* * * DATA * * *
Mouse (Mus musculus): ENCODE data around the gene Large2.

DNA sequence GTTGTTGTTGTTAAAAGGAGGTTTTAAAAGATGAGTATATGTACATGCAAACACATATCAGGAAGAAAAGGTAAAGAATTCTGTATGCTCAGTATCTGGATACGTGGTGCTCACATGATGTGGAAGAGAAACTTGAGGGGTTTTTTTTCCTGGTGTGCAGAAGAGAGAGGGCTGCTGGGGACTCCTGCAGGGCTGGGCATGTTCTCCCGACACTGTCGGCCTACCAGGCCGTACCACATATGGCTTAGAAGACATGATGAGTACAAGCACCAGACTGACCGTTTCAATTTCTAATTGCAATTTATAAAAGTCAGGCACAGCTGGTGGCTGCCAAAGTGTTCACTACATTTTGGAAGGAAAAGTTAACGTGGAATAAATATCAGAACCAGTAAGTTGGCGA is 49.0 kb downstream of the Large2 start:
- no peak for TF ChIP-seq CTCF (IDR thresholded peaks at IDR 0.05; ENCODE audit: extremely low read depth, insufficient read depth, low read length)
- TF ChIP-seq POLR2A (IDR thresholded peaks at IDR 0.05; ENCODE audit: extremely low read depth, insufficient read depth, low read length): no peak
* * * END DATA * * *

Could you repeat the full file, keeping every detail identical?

Mouse (Mus musculus): ENCODE data around the gene Large2.

DNA sequence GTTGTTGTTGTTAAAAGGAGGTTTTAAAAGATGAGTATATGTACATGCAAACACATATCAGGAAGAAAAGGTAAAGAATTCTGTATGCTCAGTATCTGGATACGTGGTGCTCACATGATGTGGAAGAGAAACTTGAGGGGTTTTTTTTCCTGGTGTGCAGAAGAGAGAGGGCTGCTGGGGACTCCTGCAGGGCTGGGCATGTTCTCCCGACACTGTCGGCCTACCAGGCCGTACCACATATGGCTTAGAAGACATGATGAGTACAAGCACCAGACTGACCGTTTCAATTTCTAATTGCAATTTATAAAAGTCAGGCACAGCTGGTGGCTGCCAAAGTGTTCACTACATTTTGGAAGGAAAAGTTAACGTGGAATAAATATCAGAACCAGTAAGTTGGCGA is 49.0 kb downstream of the Large2 start:
- no peak for TF ChIP-seq CTCF (IDR thresholded peaks at IDR 0.05; ENCODE audit: extremely low read depth, insufficient read depth, low read length)
- TF ChIP-seq POLR2A (IDR thresholded peaks at IDR 0.05; ENCODE audit: extremely low read depth, insufficient read depth, low read length): no peak